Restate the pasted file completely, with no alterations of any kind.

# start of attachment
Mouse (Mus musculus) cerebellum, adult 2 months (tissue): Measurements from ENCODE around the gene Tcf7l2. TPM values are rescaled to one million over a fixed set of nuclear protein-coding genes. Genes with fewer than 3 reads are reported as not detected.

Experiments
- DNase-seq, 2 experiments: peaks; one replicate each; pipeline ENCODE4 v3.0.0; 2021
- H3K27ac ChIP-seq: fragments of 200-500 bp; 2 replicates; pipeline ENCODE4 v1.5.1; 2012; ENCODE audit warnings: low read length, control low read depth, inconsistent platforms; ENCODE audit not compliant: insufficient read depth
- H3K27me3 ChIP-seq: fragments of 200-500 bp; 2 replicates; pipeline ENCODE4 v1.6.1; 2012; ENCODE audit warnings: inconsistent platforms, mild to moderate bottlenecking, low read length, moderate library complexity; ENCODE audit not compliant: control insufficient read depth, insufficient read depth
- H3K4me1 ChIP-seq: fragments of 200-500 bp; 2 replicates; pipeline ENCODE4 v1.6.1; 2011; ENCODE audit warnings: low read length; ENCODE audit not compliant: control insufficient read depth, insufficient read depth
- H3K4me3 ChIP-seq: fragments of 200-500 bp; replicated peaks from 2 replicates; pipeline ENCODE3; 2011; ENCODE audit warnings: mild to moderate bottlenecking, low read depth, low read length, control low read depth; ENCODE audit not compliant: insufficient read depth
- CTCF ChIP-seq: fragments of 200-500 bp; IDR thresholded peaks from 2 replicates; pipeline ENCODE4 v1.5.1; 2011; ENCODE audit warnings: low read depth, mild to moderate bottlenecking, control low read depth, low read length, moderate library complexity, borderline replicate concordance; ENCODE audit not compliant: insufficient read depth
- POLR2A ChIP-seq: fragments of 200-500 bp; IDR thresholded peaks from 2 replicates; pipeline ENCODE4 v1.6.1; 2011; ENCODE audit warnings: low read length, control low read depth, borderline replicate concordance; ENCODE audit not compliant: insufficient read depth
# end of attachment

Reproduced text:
Mouse (Mus musculus) cerebellum, adult 2 months (tissue): Measurements from ENCODE around the gene Tcf7l2. TPM values are rescaled to one million over a fixed set of nuclear protein-coding genes. Genes with fewer than 3 reads are reported as not detected.

Experiments
- DNase-seq, 2 experiments: peaks; one replicate each; pipeline ENCODE4 v3.0.0; 2021
- H3K27ac ChIP-seq: fragments of 200-500 bp; 2 replicates; pipeline ENCODE4 v1.5.1; 2012; ENCODE audit warnings: low read length, control low read depth, inconsistent platforms; ENCODE audit not compliant: insufficient read depth
- H3K27me3 ChIP-seq: fragments of 200-500 bp; 2 replicates; pipeline ENCODE4 v1.6.1; 2012; ENCODE audit warnings: inconsistent platforms, mild to moderate bottlenecking, low read length, moderate library complexity; ENCODE audit not compliant: control insufficient read depth, insufficient read depth
- H3K4me1 ChIP-seq: fragments of 200-500 bp; 2 replicates; pipeline ENCODE4 v1.6.1; 2011; ENCODE audit warnings: low read length; ENCODE audit not compliant: control insufficient read depth, insufficient read depth
- H3K4me3 ChIP-seq: fragments of 200-500 bp; replicated peaks from 2 replicates; pipeline ENCODE3; 2011; ENCODE audit warnings: mild to moderate bottlenecking, low read depth, low read length, control low read depth; ENCODE audit not compliant: insufficient read depth
- CTCF ChIP-seq: fragments of 200-500 bp; IDR thresholded peaks from 2 replicates; pipeline ENCODE4 v1.5.1; 2011; ENCODE audit warnings: low read depth, mild to moderate bottlenecking, control low read depth, low read length, moderate library complexity, borderline replicate concordance; ENCODE audit not compliant: insufficient read depth
- POLR2A ChIP-seq: fragments of 200-500 bp; IDR thresholded peaks from 2 replicates; pipeline ENCODE4 v1.6.1; 2011; ENCODE audit warnings: low read length, control low read depth, borderline replicate concordance; ENCODE audit not compliant: insufficient read depth